Mr. Freeman started teaching the class 15 years ago after a long career as a mechanic at dealerships in Warrenton and Northern Virginia.
His former students work at Jim Harris GMC Buick, Warrenton Auto Service, Warrenton Toyota and other local businesses.
A student who completes the auto technology course could make $10 to $15 an hour at an entry-level position after graduation.
Depending on skill, experience and vehicles, auto mechanics can make up to $100,000 a year, Mr. Freeman said.
“I always tell the kids, the best service you can give everybody is like you were never there,” Mr. Freeman said. “If you didn’t interrupt the flow of that person’s day, you did your job.”
Former student Tyler Bradfield, 24, said the course helped him get a job at Jim Harris GMC Buick in Warrenton right out of high school in 2010.
“I’ve always liked to work on cars, and taking that class led me to the next step to do that as a career,” Mr. Bradfield said.
Mr. Freeman “is a good teacher,” he added. “You don’t find many teachers who have worked (in the field). He knows how to teach and prep you for a career as a mechanic.
“That program will teach you a lot to get you in a higher spot.”
Mr. Freeman said he tries to keep his courses relevant by talking to technicians in the field, taking more than 100 hours of certified training a year and giving lessons on advanced vehicle technology.
Norman Bower, second-generation owner of Warrenton Auto Service, recently hired an FHS student who graduated from the program.
“We are always looking for some young talent, and that’s where it starts, in high school,” Mr. Bower said. “The future is people who learn how to diagnose problems . . . if a person wants to get into this field and do well.”
Eric Kaase, 48, said the FHS auto technology course he took in the 1980s launched his career
Mr. Kaase manages 18 mechanics as the service manager at Country Chevrolet, the county’s largest vehicle dealership.
“These guys work hard. They collaborate with each other,” he said. “It’s not something you can go into lighthearted. You either have to be all in or not. These guys are going to spend on average today, $3,500 on a toolbox. You are going to have 10 to 15 grand wrapped up in a set of tools, where you can make money . . . to be really effective and efficient.”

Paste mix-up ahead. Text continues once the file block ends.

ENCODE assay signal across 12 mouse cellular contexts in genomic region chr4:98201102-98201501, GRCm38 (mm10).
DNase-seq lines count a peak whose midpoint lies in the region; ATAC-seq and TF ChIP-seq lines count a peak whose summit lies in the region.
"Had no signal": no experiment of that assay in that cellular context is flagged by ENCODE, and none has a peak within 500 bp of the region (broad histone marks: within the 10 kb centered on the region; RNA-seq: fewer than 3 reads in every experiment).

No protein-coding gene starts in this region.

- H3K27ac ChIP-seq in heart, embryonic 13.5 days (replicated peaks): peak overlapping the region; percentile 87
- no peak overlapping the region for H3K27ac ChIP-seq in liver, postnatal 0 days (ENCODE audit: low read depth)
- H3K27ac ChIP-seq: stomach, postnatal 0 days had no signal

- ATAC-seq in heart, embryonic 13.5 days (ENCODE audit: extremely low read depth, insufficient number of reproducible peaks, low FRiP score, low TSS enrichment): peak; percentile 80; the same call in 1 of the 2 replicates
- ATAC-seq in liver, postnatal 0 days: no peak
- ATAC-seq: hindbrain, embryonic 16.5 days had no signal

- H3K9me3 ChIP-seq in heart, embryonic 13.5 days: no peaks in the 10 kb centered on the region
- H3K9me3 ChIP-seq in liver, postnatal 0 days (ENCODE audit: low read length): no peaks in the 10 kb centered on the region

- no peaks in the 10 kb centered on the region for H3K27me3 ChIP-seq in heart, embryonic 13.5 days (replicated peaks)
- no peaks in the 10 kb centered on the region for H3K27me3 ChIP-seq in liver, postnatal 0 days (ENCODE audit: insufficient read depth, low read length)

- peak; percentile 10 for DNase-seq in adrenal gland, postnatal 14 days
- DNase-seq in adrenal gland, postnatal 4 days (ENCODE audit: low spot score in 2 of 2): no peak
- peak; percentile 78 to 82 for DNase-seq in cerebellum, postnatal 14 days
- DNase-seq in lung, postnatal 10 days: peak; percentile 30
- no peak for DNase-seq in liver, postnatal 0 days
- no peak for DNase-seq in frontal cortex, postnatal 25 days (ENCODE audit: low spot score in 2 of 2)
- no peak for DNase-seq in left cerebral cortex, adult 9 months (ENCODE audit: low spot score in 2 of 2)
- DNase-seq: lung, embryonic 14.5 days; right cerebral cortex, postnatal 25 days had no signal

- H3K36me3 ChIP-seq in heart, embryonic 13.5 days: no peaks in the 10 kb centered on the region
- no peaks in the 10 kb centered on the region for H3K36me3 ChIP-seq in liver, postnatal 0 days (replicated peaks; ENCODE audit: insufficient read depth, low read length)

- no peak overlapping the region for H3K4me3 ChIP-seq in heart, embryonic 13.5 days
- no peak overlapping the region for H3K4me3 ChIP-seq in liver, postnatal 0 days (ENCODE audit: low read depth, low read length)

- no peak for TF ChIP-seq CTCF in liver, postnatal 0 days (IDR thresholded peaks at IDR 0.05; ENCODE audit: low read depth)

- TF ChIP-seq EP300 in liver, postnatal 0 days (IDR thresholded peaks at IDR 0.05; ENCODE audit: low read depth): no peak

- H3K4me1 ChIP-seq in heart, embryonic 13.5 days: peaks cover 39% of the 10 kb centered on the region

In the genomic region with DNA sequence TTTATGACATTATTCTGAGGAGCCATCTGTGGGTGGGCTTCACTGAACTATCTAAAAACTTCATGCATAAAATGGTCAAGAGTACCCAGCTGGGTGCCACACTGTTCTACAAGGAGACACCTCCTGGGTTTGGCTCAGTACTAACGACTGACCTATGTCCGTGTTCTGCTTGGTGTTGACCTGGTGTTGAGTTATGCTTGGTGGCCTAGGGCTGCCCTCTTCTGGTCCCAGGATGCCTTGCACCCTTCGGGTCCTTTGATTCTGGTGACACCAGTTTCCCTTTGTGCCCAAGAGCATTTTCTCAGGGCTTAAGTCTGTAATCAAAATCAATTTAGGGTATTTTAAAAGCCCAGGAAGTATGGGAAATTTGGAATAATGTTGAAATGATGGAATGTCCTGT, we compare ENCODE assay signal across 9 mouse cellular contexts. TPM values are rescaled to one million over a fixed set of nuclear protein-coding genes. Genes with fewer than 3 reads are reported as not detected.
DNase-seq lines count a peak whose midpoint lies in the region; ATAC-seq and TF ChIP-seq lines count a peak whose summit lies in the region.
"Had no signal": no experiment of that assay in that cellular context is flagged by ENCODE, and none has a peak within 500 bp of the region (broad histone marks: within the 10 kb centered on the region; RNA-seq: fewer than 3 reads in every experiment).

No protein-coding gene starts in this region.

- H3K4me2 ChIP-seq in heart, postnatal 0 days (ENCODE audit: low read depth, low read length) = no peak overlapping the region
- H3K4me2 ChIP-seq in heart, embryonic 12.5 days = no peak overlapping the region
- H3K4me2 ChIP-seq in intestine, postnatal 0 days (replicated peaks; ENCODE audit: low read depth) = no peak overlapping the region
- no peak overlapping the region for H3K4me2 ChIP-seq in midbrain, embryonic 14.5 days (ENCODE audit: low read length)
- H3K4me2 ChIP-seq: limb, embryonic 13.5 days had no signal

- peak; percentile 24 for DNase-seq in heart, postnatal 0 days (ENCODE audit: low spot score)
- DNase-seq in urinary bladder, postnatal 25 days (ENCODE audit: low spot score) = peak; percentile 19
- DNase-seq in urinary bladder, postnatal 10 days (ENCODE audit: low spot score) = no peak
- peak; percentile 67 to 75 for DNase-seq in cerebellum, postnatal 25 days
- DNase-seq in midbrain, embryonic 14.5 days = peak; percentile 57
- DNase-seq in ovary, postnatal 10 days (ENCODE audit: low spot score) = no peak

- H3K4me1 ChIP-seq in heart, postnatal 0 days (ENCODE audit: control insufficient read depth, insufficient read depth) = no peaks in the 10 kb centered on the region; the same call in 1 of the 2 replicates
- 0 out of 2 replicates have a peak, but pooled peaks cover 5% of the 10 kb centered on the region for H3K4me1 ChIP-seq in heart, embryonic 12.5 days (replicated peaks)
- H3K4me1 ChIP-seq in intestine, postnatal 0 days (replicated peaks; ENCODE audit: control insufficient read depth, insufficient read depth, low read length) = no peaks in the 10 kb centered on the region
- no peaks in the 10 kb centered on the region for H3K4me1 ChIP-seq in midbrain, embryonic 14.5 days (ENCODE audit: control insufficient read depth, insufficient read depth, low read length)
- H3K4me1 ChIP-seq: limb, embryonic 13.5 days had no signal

A recent high school gradate could make $15 per hour working full-time at Country Chevrolet, he added.
FHS also offers automotive body repair courses.
Prince William County and Fairfax County schools have similar auto technology courses.
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Vfauquier · February 23, 2016 at 8:42 am
Mr. Freeman puts in many after school hours every year to get his kids ready for competitions and goes the extra mile in helping his students get jobs with our local businesses. God bless you and thank you, Mr. Freeman - for all your effort, dedication and for sharing your enthusiasm for your vocation with our children.
BJ · February 22, 2016 at 6:20 pm
Congratulations all around! Bring back the trade schools of the past. While growing up many of my classmates went to trade school, not universities, to learn a trade, not get degrees in liberal arts. I have nothing against studying liberal arts, yet walking out of school with a trade, not $$$$ of dollars in student loans is a good thing in my opinion.